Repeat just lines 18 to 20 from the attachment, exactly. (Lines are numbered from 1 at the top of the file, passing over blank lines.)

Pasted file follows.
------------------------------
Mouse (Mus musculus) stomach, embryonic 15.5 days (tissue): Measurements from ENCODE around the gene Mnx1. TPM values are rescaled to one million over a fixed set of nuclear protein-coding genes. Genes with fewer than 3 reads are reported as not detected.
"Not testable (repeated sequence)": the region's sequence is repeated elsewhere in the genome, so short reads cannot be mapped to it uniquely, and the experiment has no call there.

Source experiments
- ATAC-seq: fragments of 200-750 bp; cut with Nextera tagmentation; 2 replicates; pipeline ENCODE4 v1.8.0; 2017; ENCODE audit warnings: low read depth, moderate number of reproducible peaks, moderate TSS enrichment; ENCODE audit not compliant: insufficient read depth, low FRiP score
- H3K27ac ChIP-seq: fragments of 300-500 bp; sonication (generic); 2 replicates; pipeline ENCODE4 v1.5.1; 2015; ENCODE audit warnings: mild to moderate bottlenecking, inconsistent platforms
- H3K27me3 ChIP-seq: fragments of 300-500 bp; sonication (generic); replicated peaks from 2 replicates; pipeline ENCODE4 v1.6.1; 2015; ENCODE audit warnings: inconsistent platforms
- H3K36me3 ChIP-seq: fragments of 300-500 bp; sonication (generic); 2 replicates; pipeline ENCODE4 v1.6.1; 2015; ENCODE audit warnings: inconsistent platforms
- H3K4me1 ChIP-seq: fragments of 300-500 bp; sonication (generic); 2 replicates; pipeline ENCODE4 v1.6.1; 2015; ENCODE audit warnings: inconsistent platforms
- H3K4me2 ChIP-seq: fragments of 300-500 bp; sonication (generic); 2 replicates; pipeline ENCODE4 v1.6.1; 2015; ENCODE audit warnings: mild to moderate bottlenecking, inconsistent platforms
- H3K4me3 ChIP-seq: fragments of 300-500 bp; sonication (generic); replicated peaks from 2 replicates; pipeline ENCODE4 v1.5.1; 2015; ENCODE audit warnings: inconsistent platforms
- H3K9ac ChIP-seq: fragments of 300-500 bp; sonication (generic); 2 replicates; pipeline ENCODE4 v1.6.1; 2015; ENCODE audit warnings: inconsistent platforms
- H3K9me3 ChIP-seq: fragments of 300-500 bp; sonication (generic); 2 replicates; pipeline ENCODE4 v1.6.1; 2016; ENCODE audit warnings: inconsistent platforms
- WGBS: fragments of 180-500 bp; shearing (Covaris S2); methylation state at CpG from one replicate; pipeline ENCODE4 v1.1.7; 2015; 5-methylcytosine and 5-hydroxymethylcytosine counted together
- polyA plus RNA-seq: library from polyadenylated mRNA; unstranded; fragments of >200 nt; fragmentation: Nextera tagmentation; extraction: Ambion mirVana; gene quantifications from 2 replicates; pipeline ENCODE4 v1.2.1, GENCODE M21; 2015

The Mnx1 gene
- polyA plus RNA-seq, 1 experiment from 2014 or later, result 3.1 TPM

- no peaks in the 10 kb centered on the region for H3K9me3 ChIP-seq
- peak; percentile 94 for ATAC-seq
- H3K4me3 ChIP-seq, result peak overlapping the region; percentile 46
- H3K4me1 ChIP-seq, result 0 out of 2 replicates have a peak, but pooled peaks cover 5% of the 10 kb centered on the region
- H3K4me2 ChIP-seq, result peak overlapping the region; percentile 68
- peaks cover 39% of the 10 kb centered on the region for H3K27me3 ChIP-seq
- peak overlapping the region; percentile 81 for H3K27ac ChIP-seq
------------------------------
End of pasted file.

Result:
- peak; percentile 94 for ATAC-seq
- H3K4me3 ChIP-seq, result peak overlapping the region; percentile 46
- H3K4me1 ChIP-seq, result 0 out of 2 replicates have a peak, but pooled peaks cover 5% of the 10 kb centered on the region